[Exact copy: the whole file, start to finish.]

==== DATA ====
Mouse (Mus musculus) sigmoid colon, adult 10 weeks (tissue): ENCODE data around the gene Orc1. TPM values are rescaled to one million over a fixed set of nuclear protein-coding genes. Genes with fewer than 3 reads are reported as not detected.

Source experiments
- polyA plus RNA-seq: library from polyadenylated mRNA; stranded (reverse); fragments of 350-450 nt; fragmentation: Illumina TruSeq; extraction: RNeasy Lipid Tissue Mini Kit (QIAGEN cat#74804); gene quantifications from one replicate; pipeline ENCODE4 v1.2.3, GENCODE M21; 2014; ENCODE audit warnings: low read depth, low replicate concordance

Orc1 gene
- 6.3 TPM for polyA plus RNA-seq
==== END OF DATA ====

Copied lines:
Mouse (Mus musculus) sigmoid colon, adult 10 weeks (tissue): ENCODE data around the gene Orc1. TPM values are rescaled to one million over a fixed set of nuclear protein-coding genes. Genes with fewer than 3 reads are reported as not detected.

Source experiments
- polyA plus RNA-seq: library from polyadenylated mRNA; stranded (reverse); fragments of 350-450 nt; fragmentation: Illumina TruSeq; extraction: RNeasy Lipid Tissue Mini Kit (QIAGEN cat#74804); gene quantifications from one replicate; pipeline ENCODE4 v1.2.3, GENCODE M21; 2014; ENCODE audit warnings: low read depth, low replicate concordance

Orc1 gene
- 6.3 TPM for polyA plus RNA-seq